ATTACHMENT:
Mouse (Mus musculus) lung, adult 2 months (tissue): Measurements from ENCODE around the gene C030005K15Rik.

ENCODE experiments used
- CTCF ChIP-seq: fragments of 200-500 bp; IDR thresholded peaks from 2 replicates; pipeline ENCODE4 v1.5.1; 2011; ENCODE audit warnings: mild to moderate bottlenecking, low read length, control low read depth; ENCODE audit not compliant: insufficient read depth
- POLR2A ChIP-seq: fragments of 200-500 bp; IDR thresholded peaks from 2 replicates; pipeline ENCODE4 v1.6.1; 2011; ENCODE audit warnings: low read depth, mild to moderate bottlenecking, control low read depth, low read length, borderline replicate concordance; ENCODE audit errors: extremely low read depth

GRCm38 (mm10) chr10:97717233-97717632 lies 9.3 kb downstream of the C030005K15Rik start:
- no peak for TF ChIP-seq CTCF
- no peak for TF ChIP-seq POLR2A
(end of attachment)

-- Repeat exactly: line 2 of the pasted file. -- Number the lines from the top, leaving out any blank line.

ENCODE experiments used